What did drama teach me….probably above all to be resilient and to take risks….to not worry about getting things wrong but knowing if you just try things out, what you create in the end can be so much more than what you thought in the beginning. Drama teaches you how to problem solve, how to communicate ideas and I guess above all, how to have fun creating. It’s inspiring and thrilling to see how performances or productions bring so many people together; from your actors to your audience. All those experiences stay with you.
I think it’s possibly more accurate to ask ‘what is drama still teaching me?’
GCSE and A Level drama enables pupils to develop a wide range of essential transferrable skills such as independence, time-management, confidence, communication, problem- solving, planning, organisation, critical thinking, analysis and evaluation. Studying this subject will enable you to become an effective decision-maker, researcher, leader and team player. In essence, you will develop a range of invaluable life skills beneficial to your continuing education and any future employment.
Thanks to the numerous practical, teamwork and theoretical skills developed by Drama the career paths available are great and varied. Former pupils have gone on to enjoy successful careers in various aspects of professional theatre including acting, directing, scriptwriting, stage management, lighting, make-up and hair design as well as in business management, law, human resources, teaching, journalism, advertising and media.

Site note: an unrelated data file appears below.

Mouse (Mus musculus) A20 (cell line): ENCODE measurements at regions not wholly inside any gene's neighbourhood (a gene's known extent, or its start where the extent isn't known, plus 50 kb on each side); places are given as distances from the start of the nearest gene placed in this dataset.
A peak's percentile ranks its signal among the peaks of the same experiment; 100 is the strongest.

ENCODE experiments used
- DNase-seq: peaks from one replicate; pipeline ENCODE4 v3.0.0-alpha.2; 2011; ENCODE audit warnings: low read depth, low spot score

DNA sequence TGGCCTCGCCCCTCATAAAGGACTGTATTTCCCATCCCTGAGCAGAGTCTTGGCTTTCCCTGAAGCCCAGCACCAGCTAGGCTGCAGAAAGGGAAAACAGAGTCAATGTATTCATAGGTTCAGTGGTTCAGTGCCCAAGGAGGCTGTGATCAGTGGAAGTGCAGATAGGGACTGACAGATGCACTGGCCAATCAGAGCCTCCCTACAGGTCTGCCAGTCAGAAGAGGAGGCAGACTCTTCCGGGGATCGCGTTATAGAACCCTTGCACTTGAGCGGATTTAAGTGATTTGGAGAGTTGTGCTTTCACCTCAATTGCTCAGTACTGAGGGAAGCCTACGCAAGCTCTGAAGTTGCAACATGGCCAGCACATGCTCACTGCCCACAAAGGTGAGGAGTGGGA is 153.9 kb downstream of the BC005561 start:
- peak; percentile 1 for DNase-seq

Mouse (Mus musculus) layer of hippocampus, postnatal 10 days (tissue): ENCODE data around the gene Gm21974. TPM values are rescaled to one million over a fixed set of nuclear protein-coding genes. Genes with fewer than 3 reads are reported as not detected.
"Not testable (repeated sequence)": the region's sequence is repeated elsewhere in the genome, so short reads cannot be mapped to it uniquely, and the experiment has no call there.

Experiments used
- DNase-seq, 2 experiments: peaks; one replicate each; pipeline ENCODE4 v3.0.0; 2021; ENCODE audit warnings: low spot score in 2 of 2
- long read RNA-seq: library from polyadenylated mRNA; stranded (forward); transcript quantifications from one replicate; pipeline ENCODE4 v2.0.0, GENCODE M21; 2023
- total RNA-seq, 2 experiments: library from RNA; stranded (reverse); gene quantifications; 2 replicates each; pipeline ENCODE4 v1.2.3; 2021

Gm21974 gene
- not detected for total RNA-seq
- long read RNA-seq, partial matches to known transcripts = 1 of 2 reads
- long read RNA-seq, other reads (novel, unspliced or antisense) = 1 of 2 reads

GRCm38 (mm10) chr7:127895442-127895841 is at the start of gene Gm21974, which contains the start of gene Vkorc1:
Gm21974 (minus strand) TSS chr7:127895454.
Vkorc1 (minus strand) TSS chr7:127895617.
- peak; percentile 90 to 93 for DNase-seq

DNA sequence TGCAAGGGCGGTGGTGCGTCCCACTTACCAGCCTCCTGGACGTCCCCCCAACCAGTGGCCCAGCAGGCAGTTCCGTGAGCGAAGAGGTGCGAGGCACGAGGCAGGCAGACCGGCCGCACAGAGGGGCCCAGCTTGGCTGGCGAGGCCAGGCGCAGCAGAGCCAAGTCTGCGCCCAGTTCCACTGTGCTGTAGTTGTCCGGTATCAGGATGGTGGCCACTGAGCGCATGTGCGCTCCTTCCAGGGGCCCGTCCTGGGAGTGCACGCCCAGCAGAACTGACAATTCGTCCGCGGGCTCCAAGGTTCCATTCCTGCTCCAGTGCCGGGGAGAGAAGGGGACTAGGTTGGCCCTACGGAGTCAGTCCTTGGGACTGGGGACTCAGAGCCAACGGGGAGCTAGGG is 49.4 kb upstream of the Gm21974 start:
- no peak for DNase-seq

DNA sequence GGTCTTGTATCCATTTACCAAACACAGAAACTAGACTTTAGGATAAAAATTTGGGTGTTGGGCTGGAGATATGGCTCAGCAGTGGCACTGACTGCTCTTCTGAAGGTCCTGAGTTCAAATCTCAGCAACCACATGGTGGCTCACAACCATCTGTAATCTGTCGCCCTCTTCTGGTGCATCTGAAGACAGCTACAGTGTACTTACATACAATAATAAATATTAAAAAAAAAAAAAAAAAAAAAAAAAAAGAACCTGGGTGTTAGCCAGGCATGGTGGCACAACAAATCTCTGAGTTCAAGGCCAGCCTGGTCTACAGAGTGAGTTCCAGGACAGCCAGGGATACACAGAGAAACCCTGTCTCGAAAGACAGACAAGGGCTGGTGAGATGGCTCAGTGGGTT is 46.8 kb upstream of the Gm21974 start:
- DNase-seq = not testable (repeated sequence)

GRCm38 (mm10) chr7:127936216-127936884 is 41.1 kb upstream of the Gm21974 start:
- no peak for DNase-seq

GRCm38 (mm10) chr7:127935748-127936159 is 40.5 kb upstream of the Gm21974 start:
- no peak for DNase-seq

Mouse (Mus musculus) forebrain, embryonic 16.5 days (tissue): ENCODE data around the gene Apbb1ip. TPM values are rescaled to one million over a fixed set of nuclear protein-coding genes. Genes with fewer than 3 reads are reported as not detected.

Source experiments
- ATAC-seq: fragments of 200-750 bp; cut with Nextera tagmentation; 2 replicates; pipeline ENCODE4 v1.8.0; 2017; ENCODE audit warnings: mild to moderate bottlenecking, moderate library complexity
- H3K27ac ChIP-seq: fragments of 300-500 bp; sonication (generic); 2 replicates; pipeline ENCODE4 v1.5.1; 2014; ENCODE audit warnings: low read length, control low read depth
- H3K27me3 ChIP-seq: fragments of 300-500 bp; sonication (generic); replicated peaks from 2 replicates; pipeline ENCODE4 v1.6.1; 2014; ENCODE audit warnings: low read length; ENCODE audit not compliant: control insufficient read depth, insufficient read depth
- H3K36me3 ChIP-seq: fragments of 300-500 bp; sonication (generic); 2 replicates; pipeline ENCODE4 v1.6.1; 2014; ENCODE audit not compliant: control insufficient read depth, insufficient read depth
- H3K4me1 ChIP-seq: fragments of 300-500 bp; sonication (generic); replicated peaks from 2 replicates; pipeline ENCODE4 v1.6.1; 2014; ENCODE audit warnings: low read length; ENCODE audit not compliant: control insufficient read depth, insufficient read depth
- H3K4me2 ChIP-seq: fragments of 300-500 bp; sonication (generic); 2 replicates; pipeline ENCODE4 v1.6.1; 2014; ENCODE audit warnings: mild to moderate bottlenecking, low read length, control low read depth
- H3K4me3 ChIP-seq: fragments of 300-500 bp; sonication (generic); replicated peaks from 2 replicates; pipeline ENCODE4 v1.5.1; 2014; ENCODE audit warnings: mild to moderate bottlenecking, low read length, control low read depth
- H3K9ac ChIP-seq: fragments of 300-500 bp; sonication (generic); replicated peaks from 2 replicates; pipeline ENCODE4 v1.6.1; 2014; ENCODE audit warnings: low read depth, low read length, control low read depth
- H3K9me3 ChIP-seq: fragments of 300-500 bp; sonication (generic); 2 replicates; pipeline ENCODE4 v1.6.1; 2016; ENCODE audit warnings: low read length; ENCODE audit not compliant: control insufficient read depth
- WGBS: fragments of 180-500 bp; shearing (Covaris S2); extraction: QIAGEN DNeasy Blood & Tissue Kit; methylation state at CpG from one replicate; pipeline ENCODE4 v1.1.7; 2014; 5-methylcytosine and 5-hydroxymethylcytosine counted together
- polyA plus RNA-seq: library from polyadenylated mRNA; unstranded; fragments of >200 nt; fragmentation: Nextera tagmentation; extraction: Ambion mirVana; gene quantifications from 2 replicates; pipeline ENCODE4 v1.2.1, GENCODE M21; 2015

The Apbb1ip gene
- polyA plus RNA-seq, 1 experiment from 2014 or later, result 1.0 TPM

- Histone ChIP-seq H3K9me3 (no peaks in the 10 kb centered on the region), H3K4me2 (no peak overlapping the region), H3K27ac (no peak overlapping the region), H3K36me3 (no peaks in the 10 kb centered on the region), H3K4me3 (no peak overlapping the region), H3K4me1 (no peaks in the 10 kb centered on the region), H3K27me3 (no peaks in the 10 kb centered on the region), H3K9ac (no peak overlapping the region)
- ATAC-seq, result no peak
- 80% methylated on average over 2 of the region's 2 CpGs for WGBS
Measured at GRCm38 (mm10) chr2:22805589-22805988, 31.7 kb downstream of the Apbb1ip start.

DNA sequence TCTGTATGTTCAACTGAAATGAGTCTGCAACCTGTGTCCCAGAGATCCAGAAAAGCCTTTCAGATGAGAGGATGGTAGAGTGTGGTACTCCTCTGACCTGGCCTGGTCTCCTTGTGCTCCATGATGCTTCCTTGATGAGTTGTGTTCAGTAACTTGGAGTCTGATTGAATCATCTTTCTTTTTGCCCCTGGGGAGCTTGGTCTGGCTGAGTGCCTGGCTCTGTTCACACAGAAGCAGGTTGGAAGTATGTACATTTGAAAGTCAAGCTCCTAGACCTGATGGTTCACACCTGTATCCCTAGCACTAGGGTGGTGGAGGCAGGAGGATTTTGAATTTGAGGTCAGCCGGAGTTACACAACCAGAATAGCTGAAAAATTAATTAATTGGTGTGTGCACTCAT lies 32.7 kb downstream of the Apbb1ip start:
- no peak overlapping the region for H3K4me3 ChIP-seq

Drama at Key Stage 3 enables pupils to explore, develop and express ideas and concepts which will help them make sense of reality. As a life skill and a creative art form, Drama helps pupils develop their ability to use voice, movement, gesture and facial expression, in acting, mime, dance drama and improvisation. During the course of these three years, pupils learn how to express and manage their thoughts and feelings – shared and experienced – while working in a safe and controlled environment. The development of these skills encourages self-confidence and self-awareness. It promotes the development of the individual in a group context: roles and ideas are negotiated, problems solved and decisions made together. Lessons are entirely practical and pupils will focus on a range of skills including devising, directing, performing and evaluation.
GCSE drama is a highly practical, engaging and creative course. It provides pupils with the opportunity to analyse live theatre performances, explore drama as a practical art form, and to work independently to create both scripted and devised drama performances. Pupils will learn the theory behind the practice of creating drama and will apply this theory to their own devising and performing. In addition to performing, devising and directing, pupils are able to present design skills for assessment.
Component 1: Devising Drama
Students explore a stimulus provided by the exam board. They will work in groups to create their own devised drama based on their exploration. In addition to the performance, students will be marked on an accompanying portfolio with evidence of the process and decisions made whilst creating and developing their performance.
Students can work as either performers or designers for this task.
Component 2: Presenting and Performing Texts
Students explore a text and perform two scenes to a Visiting Examiner.